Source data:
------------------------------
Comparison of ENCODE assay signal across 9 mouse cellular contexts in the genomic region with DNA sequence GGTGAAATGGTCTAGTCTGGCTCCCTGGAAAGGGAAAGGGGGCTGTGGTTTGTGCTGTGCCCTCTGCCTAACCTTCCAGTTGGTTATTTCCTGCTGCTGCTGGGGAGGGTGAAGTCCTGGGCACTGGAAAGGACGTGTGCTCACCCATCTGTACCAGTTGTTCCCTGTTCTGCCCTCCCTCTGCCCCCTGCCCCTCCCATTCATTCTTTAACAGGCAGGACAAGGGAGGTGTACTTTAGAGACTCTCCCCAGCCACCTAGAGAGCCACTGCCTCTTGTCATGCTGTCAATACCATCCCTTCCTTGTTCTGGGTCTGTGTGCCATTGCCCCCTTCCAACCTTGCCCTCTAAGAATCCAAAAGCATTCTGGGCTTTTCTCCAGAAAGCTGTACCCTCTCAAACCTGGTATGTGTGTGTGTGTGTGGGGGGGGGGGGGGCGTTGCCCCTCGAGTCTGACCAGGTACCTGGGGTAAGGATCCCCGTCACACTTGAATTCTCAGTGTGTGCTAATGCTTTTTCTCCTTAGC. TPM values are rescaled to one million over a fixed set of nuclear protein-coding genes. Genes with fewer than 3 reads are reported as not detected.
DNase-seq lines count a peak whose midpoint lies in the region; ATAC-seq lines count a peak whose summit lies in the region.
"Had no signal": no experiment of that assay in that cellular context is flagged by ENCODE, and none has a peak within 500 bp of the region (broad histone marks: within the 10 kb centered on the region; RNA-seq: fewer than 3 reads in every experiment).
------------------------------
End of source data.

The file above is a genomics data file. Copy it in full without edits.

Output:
Comparison of ENCODE assay signal across 9 mouse cellular contexts in the genomic region with DNA sequence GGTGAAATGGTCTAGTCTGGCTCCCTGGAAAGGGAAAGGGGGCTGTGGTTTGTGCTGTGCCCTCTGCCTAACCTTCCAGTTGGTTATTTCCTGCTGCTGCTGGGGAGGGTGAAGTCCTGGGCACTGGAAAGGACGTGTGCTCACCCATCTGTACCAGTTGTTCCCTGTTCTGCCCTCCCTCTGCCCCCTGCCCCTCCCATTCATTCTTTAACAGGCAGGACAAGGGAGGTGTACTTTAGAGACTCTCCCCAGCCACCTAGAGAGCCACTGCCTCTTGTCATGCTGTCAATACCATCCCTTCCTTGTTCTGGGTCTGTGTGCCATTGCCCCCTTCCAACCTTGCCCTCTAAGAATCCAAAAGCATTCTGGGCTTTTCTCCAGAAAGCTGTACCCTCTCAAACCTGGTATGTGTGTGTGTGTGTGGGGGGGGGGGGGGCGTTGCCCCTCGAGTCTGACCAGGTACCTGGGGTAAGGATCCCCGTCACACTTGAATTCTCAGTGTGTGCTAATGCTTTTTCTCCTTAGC. TPM values are rescaled to one million over a fixed set of nuclear protein-coding genes. Genes with fewer than 3 reads are reported as not detected.
DNase-seq lines count a peak whose midpoint lies in the region; ATAC-seq lines count a peak whose summit lies in the region.
"Had no signal": no experiment of that assay in that cellular context is flagged by ENCODE, and none has a peak within 500 bp of the region (broad histone marks: within the 10 kb centered on the region; RNA-seq: fewer than 3 reads in every experiment).